Part II – The History of Women Beneath Their Clothes

This column is the second of a two-part retrospective, looking at the role of bras in the lives of American women.   Part I of the series covered the era from pre-World War I to the 1950s.

With the 1960s came a backlash against traditional gender roles.   Women fought for independence in all aspects of their lives, including their underwear.   Women demanded equality and the right to be unencumbered, which translated into a rejection of the curvier, 1950s feminine silhouette. Twiggy’s androgynous form epitomized the ideal female — breasts were out, legs were in.   The look was flat-chested and braless, and nude bras for those unable to “go without.”   The late 60s hippie idolized a bubbling cauldron of equality, freedom, and communing with nature — not a bra-friendly brew.

The most iconic symbol of the late 1960s anti-bra ethos is somewhat of a myth.   The protesters outside the 1968 Miss America Pageant in Atlantic City did not spawn a wave of bra burning, in fact, they didn’t even burn their own bras.   Women threw “instruments of female torture,” including bras, mops, girdles, pots and pans, and Playboy magazines into a garbage can. The graphic image of a bonfire of bras was sparked only in the public’s imagination – not on the boardwalk that fateful day – and yet the phrase “bra-burners” continues to symbolize the angry feminist.

By the mid-1970s, the bras in stores were as riotous as the days of disco – vibrant colors and wild prints.   Women were in the work force and celebrating their financial independence.   That Girl‘s relative innocence became Charlie’s Angels’ jigglefest, with women navigating the duality of the working world and their newly found sexual liberation.   However, as the decade drew to a close, work overshadowed fun, and the 80s were all about women finding their power in the boardroom.

Women attempted to eliminate their sexuality in the workplace to create a more even playing field, and wardrobes changed to match.   Power suits ruled the day, and achieving that masculine look meant dressing the part under clothes, too.   Out went the colors and sexy styles of the 70s in favor of basic colors, minimizers and Calvin Klein underwear that were replicas of men’s styles.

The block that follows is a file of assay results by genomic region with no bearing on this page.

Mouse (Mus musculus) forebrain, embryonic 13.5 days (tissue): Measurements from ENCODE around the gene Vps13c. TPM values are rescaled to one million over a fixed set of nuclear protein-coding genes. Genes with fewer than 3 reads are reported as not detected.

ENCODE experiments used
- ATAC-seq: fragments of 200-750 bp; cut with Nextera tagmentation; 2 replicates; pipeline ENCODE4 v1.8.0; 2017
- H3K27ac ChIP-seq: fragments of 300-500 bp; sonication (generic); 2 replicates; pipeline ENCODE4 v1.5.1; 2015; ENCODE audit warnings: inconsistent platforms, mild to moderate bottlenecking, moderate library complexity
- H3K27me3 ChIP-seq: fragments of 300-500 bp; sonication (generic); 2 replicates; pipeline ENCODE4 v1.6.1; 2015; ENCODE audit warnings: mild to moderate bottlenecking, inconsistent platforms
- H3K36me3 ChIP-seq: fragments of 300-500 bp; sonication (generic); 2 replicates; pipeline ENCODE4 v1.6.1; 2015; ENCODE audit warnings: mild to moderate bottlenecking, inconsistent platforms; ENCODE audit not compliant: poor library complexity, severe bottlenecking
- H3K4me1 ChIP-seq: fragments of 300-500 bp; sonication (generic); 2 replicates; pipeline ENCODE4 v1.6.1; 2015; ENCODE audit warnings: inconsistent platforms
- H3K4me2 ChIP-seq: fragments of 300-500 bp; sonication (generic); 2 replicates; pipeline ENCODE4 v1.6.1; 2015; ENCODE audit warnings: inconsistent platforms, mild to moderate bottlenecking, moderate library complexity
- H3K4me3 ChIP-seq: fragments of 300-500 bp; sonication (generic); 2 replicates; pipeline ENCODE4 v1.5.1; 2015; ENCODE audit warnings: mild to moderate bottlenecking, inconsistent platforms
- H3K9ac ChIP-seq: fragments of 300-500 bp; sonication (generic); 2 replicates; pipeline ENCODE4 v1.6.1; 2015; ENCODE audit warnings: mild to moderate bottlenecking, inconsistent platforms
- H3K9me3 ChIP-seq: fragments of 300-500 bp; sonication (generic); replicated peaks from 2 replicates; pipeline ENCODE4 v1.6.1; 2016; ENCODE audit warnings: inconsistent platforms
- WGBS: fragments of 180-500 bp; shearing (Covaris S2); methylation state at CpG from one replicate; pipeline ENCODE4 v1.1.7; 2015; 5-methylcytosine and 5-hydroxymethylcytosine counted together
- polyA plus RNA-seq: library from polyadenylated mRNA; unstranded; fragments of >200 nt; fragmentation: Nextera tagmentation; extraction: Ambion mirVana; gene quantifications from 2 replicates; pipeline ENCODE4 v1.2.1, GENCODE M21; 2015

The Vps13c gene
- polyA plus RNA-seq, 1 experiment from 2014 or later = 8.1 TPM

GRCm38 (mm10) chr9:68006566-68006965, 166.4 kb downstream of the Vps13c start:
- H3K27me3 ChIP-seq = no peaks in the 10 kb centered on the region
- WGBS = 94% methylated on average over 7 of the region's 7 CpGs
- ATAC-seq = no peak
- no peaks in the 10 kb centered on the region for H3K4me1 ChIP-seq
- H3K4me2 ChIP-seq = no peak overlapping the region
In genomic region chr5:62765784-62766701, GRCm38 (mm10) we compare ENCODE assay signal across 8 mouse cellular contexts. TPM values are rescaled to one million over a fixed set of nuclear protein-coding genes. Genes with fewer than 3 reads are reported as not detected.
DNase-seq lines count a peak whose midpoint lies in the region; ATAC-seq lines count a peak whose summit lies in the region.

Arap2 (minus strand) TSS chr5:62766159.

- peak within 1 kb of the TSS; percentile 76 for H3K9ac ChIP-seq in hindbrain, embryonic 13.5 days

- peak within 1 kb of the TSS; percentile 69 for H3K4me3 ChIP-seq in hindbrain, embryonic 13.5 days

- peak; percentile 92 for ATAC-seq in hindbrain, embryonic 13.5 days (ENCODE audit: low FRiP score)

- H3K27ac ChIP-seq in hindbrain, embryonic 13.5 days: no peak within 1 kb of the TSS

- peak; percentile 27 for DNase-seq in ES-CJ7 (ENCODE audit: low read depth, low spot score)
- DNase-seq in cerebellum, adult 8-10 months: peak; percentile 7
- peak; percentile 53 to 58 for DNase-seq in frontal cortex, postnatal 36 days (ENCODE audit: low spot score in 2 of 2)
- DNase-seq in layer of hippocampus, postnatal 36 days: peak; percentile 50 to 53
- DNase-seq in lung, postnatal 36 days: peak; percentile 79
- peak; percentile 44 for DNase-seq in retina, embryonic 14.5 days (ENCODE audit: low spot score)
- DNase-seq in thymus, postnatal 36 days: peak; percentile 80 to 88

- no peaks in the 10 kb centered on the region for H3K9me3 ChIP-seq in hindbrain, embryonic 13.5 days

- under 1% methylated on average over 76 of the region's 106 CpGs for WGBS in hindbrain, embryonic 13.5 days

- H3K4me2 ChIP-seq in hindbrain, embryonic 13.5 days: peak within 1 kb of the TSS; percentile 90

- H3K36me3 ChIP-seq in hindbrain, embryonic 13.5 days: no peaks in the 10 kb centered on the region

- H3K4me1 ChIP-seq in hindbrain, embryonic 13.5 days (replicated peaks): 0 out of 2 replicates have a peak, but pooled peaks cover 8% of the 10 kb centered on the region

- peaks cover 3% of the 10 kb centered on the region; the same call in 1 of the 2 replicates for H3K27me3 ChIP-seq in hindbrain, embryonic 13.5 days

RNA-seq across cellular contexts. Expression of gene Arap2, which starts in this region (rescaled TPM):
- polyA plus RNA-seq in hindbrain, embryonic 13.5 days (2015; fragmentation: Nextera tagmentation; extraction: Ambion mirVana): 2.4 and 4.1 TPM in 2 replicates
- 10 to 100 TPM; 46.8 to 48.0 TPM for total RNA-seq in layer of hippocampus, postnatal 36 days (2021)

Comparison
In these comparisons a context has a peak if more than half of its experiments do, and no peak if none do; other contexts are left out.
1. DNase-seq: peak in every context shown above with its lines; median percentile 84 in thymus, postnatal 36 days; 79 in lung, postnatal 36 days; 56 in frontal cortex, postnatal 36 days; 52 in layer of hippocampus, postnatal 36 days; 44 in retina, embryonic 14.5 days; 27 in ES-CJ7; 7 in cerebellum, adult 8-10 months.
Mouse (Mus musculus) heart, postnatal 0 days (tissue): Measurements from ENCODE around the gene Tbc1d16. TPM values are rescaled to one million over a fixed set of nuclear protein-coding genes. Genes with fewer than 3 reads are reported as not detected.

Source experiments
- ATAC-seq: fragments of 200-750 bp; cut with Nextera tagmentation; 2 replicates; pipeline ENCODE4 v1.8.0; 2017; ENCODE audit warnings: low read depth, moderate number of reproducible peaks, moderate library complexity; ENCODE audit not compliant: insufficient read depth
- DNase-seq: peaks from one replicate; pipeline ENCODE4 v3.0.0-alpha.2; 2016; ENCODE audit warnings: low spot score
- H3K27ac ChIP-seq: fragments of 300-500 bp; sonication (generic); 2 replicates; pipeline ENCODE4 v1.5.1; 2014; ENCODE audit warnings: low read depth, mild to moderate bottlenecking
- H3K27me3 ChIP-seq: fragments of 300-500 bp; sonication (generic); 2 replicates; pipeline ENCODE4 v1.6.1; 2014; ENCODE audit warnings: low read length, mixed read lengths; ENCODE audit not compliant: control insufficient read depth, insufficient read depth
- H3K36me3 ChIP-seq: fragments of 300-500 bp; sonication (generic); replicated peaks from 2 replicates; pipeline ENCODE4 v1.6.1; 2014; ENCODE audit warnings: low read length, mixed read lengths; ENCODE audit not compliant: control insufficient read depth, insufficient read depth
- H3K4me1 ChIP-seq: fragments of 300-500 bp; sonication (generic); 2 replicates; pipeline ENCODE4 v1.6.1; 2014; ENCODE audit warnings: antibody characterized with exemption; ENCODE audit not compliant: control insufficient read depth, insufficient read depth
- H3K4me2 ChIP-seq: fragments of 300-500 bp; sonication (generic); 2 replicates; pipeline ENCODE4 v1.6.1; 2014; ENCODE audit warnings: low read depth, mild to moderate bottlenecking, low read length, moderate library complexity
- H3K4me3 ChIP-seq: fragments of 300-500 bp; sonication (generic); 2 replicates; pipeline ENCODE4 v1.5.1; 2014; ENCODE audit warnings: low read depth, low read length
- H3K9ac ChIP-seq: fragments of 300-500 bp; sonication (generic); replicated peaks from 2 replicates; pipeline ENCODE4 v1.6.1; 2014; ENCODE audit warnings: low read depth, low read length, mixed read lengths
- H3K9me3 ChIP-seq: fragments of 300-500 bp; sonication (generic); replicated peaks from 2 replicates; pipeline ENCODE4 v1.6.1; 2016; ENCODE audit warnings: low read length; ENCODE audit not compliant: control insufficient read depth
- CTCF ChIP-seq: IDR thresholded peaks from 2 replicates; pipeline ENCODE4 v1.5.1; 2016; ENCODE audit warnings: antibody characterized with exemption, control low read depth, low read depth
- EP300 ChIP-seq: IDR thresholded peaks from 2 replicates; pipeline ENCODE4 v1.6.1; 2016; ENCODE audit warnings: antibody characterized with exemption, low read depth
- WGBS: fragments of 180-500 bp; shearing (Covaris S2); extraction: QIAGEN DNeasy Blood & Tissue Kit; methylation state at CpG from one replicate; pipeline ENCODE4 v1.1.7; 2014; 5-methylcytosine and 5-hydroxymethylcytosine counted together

Once women had established their place in the boardroom, they began to redefine their power in more feminine – yet sexy – ways.   Madonna wore her bra on the outside of her clothes in 1990, and the Wonderbra was introduced in 1994, raising breasts to new heights.   Victoria’s Secret exploded into seemingly every mall in America, and even Brandi Chastain epitomized girl power — whipping off her shirt and exposing her sports bra — to celebrate winning the Women’s World Cup.

In the last decade, a wider range of body types are being fêted for their beauty – from barely there Keira Knightly to curvaceous Sofia Vergara – and they both have companies designing bras expressly for their shapes, Lula Lu and The Little Bra Company on the petite side and Freya or Prima Donna for the full-busted.   That, in combination with Oprah Winfrey’s game-changing “Bra Intervention” in 2005, has shifted American thinking about what women wear beneath their clothes, and it is now possible to find gorgeous bras in sizes ranging from 28AA to 56N.

So what does that say about the role of women?   If past is precedent, and women’s underwear reflect their social standing, then perhaps the takeaway is that women are being more broadly valued for whatever they bring to the table – be it stay-at-home Mom, corporate executive or both.   In today’s America, women have the full spectrum of options and the independence to define themselves however they wish – and in comparison to previous eras, that’s real progress.

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